Bringing international visitors to the United States is expensive and limits the number of visitors able to participate in exchange programs. To expand exchange programs, collaborative public-private partnerships that complement the objectives of each public-private stakeholder should be sought. An example of leveraging public-private resources is the U.S. Agency for International Development's Global Development Alliance Model, which addresses jointly defined business and development objectives.
Broaden U.S. Exchange Opportunities
While bringing foreign visitors to the United States contributes to U.S. citizens being more aware and engaged with the global community, it does not enable them to experience a foreign culture firsthand. Donors should consider additional programs that provide U.S. citizens a chance to travel overseas to meet their professional counterparts or reciprocal visits that encourage collaboration between U.S. citizens and international visitors.
One approach is to provide an opportunity for U.S. and international stakeholders to collaboratively apply for grants that would partially fund activities to further the goals of their original exchange program. The remainder of the funds could be secured through the stakeholders themselves, the private sector, foundations, governments, or other sources.
While there are donors who support exchange programs, their number can be increased if the value of exchange programs is demonstrated and clearly articulated. This point ties into earlier points about data collection, public-private partnerships, the ability to demonstrate the positive impact of the exchange program, and to create new partnerships to support them.
A variety of communication vehicles educate people about exchange programs, such as Exchanges Connect, a State Department international social networking site. However, more needs to be done to link people to exchange programs, specifically, their purpose, impact, and why they are important to the global community.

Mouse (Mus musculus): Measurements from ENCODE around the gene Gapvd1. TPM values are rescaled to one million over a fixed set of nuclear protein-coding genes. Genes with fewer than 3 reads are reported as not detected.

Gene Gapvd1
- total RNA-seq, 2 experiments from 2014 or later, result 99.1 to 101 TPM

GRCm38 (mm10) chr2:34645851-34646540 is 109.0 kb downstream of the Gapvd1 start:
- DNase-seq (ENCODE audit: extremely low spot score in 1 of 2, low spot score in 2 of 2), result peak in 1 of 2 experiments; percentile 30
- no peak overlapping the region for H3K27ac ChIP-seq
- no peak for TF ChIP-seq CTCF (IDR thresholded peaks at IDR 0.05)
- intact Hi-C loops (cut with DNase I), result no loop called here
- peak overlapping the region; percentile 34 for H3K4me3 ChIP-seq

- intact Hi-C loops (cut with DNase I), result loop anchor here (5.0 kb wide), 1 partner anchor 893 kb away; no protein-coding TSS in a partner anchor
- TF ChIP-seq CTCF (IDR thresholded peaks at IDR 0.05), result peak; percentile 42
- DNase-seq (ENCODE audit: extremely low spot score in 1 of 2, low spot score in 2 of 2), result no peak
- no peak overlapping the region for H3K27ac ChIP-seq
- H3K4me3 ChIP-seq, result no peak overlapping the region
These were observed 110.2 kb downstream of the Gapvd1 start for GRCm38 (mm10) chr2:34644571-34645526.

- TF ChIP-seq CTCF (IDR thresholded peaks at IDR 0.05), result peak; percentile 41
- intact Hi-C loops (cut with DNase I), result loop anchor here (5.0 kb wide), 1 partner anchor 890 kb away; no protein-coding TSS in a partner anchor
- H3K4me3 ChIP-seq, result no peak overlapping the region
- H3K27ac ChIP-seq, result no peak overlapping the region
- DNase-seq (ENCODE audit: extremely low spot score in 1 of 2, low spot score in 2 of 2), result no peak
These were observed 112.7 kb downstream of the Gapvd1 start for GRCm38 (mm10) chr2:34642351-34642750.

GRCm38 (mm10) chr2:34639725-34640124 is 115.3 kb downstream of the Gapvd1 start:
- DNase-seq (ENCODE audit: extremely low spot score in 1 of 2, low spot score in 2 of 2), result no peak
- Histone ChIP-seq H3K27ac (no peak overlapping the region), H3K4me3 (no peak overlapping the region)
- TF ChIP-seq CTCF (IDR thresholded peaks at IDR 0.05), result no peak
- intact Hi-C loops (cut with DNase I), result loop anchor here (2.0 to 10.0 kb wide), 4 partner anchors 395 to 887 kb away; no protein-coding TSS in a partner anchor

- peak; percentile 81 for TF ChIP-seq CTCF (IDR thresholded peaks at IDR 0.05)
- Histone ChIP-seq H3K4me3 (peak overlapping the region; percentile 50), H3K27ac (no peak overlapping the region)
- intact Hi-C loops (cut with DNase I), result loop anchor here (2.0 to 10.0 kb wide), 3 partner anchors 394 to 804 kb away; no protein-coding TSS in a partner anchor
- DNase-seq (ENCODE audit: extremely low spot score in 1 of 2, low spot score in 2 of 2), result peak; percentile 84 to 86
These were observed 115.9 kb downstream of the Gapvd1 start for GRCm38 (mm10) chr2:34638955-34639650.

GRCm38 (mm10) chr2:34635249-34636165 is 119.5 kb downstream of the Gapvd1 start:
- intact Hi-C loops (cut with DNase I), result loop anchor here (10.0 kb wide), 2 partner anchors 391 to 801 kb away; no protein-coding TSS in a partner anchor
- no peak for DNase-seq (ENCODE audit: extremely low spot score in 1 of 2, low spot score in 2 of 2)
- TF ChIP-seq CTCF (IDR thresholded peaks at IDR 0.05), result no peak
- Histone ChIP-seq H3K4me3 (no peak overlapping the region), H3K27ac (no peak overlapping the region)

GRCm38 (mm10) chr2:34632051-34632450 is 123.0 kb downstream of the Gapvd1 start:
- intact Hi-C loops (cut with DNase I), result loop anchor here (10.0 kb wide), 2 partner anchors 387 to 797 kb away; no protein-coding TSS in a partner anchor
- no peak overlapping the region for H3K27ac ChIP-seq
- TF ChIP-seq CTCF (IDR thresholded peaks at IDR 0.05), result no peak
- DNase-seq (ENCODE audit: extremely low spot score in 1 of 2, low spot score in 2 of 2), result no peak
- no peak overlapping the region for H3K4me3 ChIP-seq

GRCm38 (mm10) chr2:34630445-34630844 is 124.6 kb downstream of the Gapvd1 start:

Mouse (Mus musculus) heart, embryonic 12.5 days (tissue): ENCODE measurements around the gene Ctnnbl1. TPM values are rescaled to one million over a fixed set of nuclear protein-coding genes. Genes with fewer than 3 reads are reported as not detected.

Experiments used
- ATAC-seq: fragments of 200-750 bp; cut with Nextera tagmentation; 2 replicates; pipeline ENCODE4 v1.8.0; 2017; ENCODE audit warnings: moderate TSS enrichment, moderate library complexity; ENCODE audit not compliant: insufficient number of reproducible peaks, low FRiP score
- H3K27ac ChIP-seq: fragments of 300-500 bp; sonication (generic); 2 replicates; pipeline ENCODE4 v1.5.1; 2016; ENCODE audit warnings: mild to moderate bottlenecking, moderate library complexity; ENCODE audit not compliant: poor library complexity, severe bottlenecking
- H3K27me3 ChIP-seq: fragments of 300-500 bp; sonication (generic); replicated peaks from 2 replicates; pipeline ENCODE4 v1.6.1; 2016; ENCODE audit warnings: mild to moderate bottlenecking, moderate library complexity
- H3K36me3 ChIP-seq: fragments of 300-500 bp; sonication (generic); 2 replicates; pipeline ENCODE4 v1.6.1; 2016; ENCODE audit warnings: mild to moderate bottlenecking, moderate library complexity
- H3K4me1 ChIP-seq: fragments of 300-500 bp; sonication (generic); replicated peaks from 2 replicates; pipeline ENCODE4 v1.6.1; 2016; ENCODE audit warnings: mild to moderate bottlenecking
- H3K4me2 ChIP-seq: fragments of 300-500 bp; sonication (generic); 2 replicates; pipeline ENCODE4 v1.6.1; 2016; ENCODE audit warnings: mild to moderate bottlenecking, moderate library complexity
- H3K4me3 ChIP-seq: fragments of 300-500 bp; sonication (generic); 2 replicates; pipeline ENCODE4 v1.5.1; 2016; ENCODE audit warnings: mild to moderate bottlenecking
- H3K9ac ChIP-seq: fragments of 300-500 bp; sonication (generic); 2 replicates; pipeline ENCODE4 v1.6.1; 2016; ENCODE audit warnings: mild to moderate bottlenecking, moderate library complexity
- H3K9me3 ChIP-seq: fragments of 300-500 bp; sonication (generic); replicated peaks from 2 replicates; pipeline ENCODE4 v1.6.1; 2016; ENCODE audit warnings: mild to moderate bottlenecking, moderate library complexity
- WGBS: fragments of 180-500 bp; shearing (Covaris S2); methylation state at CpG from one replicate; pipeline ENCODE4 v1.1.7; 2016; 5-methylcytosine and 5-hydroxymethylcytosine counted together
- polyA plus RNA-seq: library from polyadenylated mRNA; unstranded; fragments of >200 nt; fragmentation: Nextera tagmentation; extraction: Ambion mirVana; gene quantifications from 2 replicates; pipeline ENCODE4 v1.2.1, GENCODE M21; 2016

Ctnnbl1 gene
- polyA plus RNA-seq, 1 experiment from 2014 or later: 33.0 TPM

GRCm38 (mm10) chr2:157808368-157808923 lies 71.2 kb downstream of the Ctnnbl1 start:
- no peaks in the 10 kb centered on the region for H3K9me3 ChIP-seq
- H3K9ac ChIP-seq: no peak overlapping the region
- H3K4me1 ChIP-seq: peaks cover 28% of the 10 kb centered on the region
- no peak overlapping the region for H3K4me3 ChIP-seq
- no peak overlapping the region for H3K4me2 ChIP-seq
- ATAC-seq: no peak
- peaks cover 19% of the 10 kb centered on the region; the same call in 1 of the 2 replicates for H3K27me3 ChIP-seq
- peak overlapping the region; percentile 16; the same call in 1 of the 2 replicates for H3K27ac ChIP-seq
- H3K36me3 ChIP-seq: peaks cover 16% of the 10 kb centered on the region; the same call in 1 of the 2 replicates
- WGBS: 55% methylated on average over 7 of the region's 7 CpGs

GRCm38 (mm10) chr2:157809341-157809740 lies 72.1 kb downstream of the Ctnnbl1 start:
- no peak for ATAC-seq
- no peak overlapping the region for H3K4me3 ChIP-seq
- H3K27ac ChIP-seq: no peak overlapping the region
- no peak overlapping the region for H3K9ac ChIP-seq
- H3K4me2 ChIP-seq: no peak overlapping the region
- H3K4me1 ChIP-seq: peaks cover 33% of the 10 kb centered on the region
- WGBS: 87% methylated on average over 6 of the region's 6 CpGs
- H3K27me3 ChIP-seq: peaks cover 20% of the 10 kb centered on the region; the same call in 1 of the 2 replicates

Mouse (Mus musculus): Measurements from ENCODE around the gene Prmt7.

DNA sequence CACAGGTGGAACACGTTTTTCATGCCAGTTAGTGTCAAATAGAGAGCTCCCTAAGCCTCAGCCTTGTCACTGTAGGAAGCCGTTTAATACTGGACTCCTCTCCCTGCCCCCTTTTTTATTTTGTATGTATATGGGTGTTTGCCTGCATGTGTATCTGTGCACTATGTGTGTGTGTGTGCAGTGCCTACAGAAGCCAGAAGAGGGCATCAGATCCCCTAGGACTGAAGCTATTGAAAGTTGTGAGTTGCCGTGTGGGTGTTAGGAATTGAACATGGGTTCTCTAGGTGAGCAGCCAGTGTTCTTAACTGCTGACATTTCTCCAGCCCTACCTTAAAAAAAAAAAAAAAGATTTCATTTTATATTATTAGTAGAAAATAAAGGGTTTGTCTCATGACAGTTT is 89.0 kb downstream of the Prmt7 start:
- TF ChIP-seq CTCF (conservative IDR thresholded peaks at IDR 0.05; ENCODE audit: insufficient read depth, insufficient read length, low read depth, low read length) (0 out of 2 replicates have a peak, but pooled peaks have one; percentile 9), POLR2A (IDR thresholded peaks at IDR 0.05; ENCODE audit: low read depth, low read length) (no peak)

The in-person contact that takes place during an exchange is its foundation. However, the advent of electronic communication devices and other technologies brings opportunities to revolutionize exchange programs. While donors and project implementers do an excellent job developing programs, they can use more vehicles for direct U.S. citizen and international visitor engagement on the design and development of exchange programs. This bottom-up approach in program development can ensure they are applicable to the people they are supposed to support and influence.
Meeting Global Challenges
Establishing, cultivating, and engaging the global community is essential to meeting current and future global challenges. Food security, climate change, and financial markets are not limited to or confined within one country; rather, they are all global issues. To understand, participate in, and make meaningful contributions to address these challenges, global citizens must have a solid understanding of the world around them. Understanding and appreciating different cultures and viewpoints is crucial to being an active member of the global community.
Exchange programs that bring international visitors to the United States to meet face-to-face with U.S. citizens strengthen the concept of a global community and are a key pillar of global engagement. The continuation, expansion, and diversification of exchange programs are crucial to supporting a global community that can interact and share ideas and information on a daily basis in an effort to make the world a better place to live.